Scientists at the University of Wisconsin-Madison have developed a marine ‘electric fence’ to discourage molluscs from attaching to the hulls of ships, a problem known as biofouling,
The researchers report promising results from early tests of their system, which shoots tiny electric jolts through the underside of a boat. In preliminary experiments, the current reduced the accumulation of marine life by up to 50 per cent.
‘It’s unlikely we would be able to prevent biofouling entirely due to the enormous diversity of fauna in the seas,’ said Rodolfo Perez, a UW-Madison doctoral candidate of civil and environmental engineering. ‘But even reducing the hull-cleaning cycle by just a bit would be a huge, tremendous advance.’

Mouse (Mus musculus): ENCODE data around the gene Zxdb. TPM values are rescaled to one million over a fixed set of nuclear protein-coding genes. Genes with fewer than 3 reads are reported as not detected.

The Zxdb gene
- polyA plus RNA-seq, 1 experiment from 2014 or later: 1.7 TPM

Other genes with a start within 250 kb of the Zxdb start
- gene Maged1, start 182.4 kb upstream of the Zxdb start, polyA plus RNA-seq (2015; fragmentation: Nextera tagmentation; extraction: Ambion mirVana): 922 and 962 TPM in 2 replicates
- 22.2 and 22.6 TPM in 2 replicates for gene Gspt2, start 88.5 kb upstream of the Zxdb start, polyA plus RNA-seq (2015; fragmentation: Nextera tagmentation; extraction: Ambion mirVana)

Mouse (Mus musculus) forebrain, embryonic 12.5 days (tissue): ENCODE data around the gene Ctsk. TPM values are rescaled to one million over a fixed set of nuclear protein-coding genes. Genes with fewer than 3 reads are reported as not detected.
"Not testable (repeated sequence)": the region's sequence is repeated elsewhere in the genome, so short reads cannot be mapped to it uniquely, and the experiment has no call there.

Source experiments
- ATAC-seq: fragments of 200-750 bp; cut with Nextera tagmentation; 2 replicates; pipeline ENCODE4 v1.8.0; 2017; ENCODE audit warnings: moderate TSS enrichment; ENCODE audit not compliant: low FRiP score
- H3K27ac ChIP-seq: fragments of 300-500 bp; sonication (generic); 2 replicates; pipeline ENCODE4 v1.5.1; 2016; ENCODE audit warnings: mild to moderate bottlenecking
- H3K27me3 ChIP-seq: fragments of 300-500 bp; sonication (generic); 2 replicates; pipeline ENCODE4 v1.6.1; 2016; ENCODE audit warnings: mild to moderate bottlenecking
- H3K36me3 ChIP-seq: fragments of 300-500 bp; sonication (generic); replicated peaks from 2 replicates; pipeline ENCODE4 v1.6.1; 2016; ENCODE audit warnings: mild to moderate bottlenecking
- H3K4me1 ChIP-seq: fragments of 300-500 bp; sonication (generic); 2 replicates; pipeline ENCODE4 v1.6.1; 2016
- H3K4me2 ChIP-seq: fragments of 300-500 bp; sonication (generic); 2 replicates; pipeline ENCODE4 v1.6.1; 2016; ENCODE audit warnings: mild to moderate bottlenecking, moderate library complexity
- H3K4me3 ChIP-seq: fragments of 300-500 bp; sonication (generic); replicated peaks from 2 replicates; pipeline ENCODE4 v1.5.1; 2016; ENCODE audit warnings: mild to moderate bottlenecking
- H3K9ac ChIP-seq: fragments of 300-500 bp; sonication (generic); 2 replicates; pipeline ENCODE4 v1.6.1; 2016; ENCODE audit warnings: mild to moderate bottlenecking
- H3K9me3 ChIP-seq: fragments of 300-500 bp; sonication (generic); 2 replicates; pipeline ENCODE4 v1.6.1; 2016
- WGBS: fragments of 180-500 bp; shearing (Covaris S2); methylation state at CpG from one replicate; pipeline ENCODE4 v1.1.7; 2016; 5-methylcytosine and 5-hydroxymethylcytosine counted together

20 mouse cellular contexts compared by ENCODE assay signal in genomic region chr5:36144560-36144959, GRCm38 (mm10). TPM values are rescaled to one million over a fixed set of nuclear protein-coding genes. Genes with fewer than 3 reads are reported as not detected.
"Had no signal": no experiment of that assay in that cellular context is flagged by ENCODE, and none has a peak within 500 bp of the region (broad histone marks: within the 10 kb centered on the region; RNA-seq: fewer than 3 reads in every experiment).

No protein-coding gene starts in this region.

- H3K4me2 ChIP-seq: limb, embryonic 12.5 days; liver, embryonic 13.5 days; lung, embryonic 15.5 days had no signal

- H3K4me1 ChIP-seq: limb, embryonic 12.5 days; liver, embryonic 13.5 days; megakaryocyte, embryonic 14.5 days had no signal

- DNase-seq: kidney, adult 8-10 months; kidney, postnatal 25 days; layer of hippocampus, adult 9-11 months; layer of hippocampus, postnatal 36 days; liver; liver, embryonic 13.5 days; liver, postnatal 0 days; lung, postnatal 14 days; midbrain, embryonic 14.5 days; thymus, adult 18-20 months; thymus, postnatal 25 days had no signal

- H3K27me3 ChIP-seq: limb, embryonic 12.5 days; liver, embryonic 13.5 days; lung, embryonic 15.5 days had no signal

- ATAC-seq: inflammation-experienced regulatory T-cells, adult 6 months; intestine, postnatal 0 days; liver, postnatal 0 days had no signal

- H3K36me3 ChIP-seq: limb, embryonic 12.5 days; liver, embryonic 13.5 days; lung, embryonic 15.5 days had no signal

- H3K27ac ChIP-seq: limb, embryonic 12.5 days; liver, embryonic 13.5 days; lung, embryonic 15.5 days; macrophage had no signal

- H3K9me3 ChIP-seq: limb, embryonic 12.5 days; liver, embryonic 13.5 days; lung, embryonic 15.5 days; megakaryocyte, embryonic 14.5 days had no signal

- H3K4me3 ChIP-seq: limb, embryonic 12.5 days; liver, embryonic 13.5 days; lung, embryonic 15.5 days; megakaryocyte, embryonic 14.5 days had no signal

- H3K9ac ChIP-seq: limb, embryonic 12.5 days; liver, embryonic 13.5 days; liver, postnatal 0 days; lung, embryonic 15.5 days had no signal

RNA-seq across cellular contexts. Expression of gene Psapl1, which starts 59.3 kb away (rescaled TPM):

Biofouling can cause drag, meaning ships could require up to 30 per cent more fuel. Ecological problems can also result from foreign species being introduced into unfamiliar waters.
The UW-Madison researchers plan to coat the hulls of boats with thousands of microscopic titanium electrodes between 8 to 25 microns apart that would gently zap any organisms that come near.
In small-scale tests, Perez evaluated the anti-fouling power of the electrodes and confirmed the potential of the UW-Madison concept. Future challenges include learning why the system works and determining how to produce a ‘blanket’ of electrodes that would cover and adhere to a boat’s entire hull.